There are a few mathematical formulae for estimating the size and hence the volume of a given pond (there are about 7.5 gallons of water in a cubic volume of one foot), but the best, most accurate method of approximating volume is to measure the rate of flow to filling a given known volume (like a five gallon "pickle" bucket) and measuring the time it takes to fill your pond'¦ multiplying the equivalent time by the time per known volume. An example: Let's say it takes twenty seconds to fill a five gallon bucket from your house, and some two and a half hours to fill your pond'¦ From the first experiment, your hose delivers about a gallon every four seconds'¦ and it took (2.5 hours times 60 minutes per hour, times 60 seconds per minute equals) 9,000 seconds'¦ so, 9,000 seconds of water, divided by 4 seconds per gallon, gives you 2,250 gallons of volume in your pond.


    About Feeding Your Fish:

    Breaking into and establishing a routine of offering food is tricky just after wintertime. First foods should be low-protein (less than 20%, check the bag label) and composed of little animal material (for ease of digestion). Feed sparingly'¦ only a few pellets or sticks, at first, and if the food is not accepted, remove it and add no more till the water is warmer. A general rule of thumb is to feed nothing at temperatures below 50-55 F., once a day between 55-65 F., twice a day between 65-75 F'¦ But be wary of the initial start-up of feeding. Koi and goldfishes will eat more than they can digest'¦ and simply ingesting food will do them more harm than good. Again, my advice, feed nothing until your water is at least 50 F. during the day. Oh, and higher-protein foods can be commenced once your water temperature is in the 60's F., initially mixed in with more easily digested lower-protein kind/s.

     

    In-Closing:

    With increasing temperatures of our planets solar cycling, come awareness and tasks for the earnest Pondkeeper. Make a list of activities, tools and materials; adapted; adopted from this article and "be prepared" for checking your system, its livestock and doing requisite clean up come spring. Be aware that as your livestock's metabolism "wakes-up" this is a very delicate time to adjustment, and that you should proceed with caution in adding to chemical, physical and/or biological changes. Wait till the water has warmed up, remains in the 50's F. before proceeding, and then not overtly. Fifty degrees Fahrenheit is indeed a "magical number", signifying about the time that's best to re-start pumps, initiate feeding of pond fish, re-pot and fertilize plants, and begin regular maintenance to your "new" pond.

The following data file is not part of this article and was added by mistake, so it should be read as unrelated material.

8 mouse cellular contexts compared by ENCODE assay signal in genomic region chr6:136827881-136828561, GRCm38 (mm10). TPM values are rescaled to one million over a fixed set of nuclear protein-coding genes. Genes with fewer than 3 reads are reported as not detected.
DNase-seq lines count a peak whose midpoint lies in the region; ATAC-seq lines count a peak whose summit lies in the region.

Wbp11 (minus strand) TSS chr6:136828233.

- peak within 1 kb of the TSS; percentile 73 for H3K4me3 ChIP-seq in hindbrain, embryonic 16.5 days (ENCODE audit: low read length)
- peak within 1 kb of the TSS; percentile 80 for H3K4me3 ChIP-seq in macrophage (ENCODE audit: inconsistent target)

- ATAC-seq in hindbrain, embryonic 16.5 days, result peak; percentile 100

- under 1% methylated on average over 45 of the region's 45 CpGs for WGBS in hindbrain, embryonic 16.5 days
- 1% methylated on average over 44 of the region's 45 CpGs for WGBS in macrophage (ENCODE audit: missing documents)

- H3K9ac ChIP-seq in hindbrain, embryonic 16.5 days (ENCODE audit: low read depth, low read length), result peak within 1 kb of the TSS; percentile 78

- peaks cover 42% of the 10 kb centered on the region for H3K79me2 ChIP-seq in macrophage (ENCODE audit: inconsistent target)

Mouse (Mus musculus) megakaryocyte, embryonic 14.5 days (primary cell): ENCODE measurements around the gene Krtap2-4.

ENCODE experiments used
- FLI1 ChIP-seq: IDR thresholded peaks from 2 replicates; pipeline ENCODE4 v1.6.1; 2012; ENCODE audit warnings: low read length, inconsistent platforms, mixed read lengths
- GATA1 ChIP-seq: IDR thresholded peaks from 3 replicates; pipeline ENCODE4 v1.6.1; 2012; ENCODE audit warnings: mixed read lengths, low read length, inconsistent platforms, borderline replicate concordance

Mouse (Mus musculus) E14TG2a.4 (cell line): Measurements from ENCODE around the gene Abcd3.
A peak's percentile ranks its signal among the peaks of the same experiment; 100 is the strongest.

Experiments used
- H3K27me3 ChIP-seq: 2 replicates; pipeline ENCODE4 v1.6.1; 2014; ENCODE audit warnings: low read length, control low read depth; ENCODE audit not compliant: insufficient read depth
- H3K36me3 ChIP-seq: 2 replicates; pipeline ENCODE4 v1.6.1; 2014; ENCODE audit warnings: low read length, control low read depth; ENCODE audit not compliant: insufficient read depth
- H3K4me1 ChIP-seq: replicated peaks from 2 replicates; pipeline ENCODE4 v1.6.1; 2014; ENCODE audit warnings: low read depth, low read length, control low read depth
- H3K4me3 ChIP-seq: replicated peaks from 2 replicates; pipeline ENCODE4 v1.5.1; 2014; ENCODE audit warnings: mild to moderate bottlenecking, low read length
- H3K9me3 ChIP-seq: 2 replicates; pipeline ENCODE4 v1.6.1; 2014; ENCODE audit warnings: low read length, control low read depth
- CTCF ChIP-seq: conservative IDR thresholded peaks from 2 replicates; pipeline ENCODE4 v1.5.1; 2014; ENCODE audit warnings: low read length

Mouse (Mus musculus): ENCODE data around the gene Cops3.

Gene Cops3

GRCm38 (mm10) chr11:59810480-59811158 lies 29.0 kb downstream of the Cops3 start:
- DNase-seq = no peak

• 09/03/2019 6:41 PM | Anonymous member (Administrator)

    This synopsis is of a study that showed the benefits of Koi getting some sun near the surface.  Even fish sometimes need to catch some rays.


    Researchers recently conducted the first-ever investigation of sunbathing fish, to see if they were able to directly absorb heat from sunlight — as lizards, snakes and insects do — and to understand how that ability might benefit them.


    Previously, scientists thought that sunbathing fish couldn't warm up to temperatures higher than those of sun-heated water. But in the new study, researchers discovered that sun-seeking carp absorbed and retained more heat than surface water did, and that solar-heated fish grew faster than their chilly neighbors.


    Nearly all fish are ectotherms, or cold-blooded animals, which means that they warm their bodies by drawing heat from their environment. Only one type of fish — the opah, or moonfish — is known to generate its own heat, by vigorously waving its pectoral fins as it swims.


    When land-dwelling ectothermic animals — including lizards, snakes and frogs — need to warm up, they seek out a sunny spot and soak up the sunlight. But it was long thought that cold-blooded fish and other animals that live in water were denied this extra heat because of water's cooling effect.


    To test that hypothesis, scientists submerged physical models in water and measured their temperature after exposure to natural sunlight. They found that the models did become warmer than the water.


    Next, to see if the same thing would happen to living animals, they tagged 48 free-ranging carp (Cyprinus carpio) with sensors to monitor their body temperatures, and released them in an artificial clay pond. After observing fish that basked in the sun near the water's surface, the researchers discovered that the sun-worshipping fish became warmer than the water temperature by as much as 7.2 degrees Fahrenheit (4 degrees Celsius) — a feat that was previously thought to be impossible, according to the study.